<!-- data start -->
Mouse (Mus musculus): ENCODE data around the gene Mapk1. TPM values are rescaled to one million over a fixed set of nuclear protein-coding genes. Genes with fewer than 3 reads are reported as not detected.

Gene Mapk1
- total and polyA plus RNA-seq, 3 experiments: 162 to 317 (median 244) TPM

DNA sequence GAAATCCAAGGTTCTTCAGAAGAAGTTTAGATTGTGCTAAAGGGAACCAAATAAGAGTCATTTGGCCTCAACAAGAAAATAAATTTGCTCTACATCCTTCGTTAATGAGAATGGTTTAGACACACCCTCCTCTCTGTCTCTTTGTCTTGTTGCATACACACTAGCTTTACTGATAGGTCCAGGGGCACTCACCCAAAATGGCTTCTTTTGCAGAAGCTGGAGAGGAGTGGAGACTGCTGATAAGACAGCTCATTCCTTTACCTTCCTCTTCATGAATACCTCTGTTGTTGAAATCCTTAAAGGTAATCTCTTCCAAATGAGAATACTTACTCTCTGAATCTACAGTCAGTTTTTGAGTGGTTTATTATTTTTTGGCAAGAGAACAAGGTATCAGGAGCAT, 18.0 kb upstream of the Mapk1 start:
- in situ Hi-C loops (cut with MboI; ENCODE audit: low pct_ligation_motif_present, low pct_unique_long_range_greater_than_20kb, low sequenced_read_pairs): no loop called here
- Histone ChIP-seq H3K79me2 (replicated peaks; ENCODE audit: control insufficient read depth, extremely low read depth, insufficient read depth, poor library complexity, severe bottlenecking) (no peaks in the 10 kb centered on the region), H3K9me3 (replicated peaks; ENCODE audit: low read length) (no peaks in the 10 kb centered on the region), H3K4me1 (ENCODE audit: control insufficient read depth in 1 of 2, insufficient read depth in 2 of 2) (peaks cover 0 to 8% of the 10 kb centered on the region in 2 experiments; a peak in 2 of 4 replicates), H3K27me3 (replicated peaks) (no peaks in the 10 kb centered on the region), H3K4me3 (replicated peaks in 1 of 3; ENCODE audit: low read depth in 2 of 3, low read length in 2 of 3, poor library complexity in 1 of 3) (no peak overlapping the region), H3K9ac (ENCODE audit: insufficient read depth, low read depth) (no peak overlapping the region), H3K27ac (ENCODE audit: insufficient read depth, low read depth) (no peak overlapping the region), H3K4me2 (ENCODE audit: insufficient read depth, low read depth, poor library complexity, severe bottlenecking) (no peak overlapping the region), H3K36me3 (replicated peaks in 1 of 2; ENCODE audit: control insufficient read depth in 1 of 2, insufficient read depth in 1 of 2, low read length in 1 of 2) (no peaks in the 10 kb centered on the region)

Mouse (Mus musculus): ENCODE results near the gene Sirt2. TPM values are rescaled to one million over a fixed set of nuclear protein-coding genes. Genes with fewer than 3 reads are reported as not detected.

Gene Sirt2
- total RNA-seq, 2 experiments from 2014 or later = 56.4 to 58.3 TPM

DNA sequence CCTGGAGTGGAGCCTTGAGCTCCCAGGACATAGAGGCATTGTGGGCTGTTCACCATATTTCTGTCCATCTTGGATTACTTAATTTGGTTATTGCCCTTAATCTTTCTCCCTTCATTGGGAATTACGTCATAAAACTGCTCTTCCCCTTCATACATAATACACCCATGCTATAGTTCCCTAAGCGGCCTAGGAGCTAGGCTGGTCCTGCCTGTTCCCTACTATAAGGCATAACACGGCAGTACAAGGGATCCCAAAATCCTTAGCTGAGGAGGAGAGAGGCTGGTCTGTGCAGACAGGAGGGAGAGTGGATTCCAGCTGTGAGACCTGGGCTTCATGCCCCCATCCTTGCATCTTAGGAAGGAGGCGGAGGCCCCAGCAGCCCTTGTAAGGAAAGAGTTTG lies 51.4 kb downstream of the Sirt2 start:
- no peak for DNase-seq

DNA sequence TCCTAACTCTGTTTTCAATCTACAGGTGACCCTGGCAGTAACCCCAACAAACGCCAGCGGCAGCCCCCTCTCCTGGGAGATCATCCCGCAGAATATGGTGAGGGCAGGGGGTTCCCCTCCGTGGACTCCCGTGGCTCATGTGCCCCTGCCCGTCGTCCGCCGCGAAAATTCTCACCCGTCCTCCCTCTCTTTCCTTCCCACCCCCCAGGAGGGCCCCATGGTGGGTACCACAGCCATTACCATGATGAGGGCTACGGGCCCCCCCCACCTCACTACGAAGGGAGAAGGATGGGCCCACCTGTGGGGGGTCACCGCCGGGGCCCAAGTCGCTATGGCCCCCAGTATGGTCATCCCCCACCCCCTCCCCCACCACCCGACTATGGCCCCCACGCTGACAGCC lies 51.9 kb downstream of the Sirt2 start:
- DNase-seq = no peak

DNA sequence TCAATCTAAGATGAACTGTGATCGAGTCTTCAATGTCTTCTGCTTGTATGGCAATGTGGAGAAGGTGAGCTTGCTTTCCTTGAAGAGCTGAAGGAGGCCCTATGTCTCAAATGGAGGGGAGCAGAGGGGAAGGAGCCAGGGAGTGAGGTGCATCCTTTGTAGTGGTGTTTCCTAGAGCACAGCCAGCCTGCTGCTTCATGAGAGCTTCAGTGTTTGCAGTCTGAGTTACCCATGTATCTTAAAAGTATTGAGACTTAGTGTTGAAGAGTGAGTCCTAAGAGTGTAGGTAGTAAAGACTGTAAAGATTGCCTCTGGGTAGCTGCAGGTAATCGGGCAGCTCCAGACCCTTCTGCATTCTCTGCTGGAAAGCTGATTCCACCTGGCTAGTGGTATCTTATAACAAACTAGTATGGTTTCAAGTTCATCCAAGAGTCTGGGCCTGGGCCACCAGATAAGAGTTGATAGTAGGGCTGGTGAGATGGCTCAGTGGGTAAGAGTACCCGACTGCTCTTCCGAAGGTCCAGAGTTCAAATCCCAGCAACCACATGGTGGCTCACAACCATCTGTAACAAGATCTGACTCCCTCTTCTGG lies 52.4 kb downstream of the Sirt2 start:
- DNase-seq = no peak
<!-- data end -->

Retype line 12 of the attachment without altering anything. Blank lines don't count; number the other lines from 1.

DNA sequence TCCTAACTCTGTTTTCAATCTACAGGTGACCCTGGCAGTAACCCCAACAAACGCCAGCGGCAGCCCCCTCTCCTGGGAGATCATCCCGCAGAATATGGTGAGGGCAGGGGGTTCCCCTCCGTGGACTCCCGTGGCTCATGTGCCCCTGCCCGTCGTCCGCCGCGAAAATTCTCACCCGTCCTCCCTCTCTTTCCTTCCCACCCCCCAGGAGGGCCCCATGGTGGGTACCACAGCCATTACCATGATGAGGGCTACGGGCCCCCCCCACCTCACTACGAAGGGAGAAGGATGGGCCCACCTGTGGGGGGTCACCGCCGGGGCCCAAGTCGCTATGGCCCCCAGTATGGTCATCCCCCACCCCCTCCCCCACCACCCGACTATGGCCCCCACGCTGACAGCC lies 51.9 kb downstream of the Sirt2 start: